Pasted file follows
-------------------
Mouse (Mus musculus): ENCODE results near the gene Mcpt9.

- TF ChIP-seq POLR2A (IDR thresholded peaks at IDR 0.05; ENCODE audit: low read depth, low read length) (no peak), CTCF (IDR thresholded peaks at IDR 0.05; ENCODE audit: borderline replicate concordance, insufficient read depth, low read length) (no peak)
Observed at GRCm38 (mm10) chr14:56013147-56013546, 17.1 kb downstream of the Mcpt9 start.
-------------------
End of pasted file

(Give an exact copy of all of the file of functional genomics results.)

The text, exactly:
Mouse (Mus musculus): ENCODE results near the gene Mcpt9.

- TF ChIP-seq POLR2A (IDR thresholded peaks at IDR 0.05; ENCODE audit: low read depth, low read length) (no peak), CTCF (IDR thresholded peaks at IDR 0.05; ENCODE audit: borderline replicate concordance, insufficient read depth, low read length) (no peak)
Observed at GRCm38 (mm10) chr14:56013147-56013546, 17.1 kb downstream of the Mcpt9 start.